A security guard who called 911 after a gunman entered Discovery Channel's headquarters calmly told the operator: "You're probably going to need a sniper."
The call, released Friday, was one of several placed minutes after a gunman entered the lobby and took three hostages. Other callers described the propane tanks strapped to the gunman's body, and a blinking device in his left hand.
After hours of negotiating with James Lee, 43, police shot him to death as the hostages were preparing to make a break for it, police said.
Even in the first minutes after the siege began, Discovery security had an idea of who they were dealing with. A security employee told a 911 operator that they believed the man was in the lobby was Lee. He told the operator Lee appeared disoriented, had propane tanks strapped to his chest and at least one person on the ground.
"It looks like he's got an IED. He looks like he's setting up an explosive device in the lobby, you're probably going to need a sniper," he tells the operator. "You gotta move fast."
In police radio transmissions, an officer described the suspect as an "Asian male following the do-not-admit sign Discovery has."
Since the attack on the Holocaust Museum in Washington, DC where another lone gun man walked into the lobby with a rifle there has been hours and hours of debriefing. There has been presentations on the protective security measures that worked. There are lessons learned on those measures and policies that failed. Yet one thing is certain in both of these incidents. The protective security strategy for an active shooter scenario is still up for debate.
The Holocaust Museum and Discovery Communications have differing philosophies about the design of a layered defense as it pertains to this type of threat. Discovery did not have protective security that was able to disarm and prevent Mr. Lee from entering their facility and taking hostages.
This blog has discussed the vulnerability that exists in every facility or digital network in terms of how attackers will exploit the vulnerability of Design, Implementation or Configuration. It is obvious in the case of Discovery that the attacker had done his homework and knew in advance that they do not have "Armed Guards" in the lobby. The larger lesson to both Discovery and to others is not so much about the decision of "Armed" vs. "Unarmed", as much as it might be on how and where visitors are allowed to access the building itself. The design of the Discovery Protective Security Process and design of the facility is a major Operational Risk.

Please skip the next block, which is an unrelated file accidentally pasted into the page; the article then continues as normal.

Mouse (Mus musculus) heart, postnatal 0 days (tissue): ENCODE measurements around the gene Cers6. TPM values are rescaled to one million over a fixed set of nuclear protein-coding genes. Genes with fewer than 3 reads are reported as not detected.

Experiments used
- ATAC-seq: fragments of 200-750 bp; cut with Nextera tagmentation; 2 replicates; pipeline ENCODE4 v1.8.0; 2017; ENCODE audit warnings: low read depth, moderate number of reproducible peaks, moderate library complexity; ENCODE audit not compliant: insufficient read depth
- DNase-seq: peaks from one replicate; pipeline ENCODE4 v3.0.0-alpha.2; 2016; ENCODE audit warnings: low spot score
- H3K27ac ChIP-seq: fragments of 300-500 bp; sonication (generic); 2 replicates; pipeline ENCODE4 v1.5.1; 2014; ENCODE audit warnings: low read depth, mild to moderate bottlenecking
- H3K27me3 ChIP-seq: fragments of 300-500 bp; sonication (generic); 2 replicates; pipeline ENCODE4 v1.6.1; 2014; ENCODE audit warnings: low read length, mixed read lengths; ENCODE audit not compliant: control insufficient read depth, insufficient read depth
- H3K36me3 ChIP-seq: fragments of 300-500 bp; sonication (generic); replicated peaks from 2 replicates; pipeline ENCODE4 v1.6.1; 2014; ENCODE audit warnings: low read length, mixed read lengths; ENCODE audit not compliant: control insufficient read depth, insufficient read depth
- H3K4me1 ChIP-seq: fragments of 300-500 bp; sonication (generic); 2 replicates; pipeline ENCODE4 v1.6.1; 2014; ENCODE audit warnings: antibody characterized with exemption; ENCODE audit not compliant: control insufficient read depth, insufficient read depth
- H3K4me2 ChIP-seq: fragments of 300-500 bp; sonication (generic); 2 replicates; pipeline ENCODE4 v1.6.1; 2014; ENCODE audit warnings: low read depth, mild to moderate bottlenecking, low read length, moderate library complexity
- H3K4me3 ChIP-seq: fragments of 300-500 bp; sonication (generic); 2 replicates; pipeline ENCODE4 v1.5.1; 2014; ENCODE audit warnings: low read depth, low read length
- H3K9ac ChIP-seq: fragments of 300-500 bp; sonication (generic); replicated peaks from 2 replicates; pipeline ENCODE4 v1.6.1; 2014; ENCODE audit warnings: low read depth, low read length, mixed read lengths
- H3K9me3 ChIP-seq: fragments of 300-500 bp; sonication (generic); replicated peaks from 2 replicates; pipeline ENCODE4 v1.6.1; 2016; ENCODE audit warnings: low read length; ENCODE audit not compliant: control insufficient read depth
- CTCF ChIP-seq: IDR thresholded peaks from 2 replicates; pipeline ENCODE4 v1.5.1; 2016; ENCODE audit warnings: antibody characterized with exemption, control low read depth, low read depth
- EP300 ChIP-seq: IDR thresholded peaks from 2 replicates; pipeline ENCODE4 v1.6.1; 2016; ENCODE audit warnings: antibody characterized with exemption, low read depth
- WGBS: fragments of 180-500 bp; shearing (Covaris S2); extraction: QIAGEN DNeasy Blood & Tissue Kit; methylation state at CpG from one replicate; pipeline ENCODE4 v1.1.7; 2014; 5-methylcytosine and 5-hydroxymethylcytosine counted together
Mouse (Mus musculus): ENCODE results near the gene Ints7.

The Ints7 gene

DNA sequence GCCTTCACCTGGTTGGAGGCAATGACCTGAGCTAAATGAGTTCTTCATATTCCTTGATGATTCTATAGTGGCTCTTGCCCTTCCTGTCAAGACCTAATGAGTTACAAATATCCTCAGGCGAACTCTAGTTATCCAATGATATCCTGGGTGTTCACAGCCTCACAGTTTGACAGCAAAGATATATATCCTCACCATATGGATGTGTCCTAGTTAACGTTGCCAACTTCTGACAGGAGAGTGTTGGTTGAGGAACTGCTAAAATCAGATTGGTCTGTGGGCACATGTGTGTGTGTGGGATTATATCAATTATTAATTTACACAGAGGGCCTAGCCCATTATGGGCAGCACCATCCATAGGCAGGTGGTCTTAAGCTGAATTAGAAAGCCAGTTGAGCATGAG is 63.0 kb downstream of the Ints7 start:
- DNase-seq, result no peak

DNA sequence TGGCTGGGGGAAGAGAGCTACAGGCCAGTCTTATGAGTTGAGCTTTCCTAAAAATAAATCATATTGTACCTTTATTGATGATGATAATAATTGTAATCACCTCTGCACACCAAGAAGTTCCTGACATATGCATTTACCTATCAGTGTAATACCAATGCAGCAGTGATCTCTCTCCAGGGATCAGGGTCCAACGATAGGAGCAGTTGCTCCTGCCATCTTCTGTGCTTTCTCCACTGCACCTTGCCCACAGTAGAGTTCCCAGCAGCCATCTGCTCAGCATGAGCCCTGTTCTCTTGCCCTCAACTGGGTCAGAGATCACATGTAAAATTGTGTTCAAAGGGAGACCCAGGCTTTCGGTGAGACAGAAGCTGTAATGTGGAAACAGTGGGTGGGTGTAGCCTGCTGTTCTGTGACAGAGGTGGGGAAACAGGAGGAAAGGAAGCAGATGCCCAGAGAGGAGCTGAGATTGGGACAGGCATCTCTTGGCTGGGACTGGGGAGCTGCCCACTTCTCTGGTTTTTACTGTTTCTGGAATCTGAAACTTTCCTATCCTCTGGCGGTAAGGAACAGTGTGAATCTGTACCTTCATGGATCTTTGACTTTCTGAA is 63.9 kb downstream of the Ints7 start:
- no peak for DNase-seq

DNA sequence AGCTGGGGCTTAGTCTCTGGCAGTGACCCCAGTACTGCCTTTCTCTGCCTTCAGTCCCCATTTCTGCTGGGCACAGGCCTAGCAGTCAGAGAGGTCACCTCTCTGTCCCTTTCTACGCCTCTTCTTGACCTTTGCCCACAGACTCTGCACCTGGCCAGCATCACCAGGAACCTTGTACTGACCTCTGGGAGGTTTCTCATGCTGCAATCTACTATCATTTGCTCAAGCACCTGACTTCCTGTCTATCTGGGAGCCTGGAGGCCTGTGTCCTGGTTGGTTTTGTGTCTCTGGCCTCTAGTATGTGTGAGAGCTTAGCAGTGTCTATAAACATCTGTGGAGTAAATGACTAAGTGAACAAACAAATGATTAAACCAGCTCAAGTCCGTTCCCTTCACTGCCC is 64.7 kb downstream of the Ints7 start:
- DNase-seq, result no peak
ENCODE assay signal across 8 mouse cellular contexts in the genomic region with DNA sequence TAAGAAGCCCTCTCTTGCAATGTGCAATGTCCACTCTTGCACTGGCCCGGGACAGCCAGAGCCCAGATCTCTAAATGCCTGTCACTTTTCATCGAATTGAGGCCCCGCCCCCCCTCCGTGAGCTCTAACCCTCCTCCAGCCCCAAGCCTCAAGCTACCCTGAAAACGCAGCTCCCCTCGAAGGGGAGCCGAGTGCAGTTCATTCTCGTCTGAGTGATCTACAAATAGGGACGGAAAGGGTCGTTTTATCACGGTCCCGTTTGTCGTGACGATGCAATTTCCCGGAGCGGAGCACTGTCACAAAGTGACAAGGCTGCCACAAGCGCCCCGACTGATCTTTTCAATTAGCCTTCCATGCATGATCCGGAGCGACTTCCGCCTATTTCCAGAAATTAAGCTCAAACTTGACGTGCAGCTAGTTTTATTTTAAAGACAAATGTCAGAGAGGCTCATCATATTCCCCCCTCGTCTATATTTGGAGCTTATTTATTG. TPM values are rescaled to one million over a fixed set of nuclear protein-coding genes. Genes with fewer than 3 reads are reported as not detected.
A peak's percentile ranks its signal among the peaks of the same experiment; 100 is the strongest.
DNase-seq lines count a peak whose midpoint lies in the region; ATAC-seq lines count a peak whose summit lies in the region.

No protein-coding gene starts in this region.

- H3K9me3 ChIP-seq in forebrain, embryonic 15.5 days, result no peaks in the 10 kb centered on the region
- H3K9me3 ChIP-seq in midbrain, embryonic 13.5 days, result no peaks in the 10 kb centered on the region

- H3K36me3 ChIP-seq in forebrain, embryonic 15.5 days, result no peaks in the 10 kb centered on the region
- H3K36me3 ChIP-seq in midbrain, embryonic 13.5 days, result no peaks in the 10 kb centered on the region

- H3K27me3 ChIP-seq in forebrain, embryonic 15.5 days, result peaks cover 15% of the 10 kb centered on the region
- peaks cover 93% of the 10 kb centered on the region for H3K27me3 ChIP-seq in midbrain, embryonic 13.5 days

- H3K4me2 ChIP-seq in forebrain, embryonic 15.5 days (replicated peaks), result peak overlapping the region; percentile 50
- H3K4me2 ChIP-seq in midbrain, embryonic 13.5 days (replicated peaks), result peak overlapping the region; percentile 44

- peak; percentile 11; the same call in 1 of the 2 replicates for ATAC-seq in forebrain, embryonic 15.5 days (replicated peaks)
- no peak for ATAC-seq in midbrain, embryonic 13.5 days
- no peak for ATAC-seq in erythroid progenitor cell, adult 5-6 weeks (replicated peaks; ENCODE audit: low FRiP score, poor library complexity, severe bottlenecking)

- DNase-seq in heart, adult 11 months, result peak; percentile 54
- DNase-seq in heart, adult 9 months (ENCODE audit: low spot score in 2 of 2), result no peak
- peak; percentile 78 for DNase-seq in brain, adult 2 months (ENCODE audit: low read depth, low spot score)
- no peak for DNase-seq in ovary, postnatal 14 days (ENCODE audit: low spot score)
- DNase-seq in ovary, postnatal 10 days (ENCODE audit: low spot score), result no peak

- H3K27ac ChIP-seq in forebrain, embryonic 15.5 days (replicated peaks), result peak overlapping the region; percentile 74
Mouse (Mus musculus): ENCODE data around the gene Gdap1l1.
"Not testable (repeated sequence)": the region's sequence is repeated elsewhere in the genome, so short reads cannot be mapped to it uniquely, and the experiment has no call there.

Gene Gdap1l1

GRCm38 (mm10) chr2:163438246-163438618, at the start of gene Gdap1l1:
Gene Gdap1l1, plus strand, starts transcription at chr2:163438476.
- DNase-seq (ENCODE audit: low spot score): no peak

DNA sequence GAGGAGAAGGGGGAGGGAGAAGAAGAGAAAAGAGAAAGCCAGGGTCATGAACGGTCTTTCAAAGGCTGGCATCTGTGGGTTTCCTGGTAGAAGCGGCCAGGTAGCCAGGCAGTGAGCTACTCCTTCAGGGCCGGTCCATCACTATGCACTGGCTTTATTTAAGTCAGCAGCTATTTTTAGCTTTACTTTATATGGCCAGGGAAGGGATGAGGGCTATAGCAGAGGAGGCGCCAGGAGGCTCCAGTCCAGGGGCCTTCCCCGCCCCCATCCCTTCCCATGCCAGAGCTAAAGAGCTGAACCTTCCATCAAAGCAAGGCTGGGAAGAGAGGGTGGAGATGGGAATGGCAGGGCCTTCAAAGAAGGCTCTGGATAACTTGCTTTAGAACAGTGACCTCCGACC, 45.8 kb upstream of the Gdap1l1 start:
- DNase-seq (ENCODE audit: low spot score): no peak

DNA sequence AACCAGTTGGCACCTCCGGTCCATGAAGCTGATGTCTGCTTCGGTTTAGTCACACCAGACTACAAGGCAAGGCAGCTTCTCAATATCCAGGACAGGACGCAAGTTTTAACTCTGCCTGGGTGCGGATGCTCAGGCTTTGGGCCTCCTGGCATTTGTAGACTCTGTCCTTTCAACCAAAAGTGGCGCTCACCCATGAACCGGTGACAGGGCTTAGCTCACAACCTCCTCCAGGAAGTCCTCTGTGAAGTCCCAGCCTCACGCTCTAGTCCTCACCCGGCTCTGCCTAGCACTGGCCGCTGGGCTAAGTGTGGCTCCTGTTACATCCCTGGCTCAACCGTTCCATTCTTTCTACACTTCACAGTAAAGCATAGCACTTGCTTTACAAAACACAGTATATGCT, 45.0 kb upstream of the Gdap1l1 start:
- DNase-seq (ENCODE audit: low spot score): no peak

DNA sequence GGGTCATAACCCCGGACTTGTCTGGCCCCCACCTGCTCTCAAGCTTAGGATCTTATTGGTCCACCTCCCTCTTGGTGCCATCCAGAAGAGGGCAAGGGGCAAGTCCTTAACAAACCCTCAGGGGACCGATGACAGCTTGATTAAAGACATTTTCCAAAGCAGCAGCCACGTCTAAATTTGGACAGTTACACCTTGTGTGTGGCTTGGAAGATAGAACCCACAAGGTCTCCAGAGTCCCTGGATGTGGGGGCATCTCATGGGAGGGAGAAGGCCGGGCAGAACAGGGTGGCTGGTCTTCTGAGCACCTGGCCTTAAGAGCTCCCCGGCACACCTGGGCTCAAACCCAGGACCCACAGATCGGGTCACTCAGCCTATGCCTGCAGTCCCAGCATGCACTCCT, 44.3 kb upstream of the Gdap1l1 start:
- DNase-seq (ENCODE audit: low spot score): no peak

Perhaps this message also needs to be sent to the commercial architects and the developers of buildings about why it is important to design protective security measures into the physical engineering of the facility to begin with. Making decisions about whether to arm your guard force with weapons however may not even need to be discussed, if the process and design of your building security is done correctly.
- First, the visitors entrance and lobby area shall not be the same for employees. Ideally, the employees enter the building from the parking garage directly, that is also secured. Or even a secure side entrance if they commute to work. It is never good design to have employees entering in the same space with visitors.
- Second, design the building so that the visitors entrance is set back a minimum of 75 yards from the main facility, detached or connected only through a covered walkway or enclosed hallway. Ideally, the visitor screening and registration all occurs in this detached building with the first layer of the protective security team.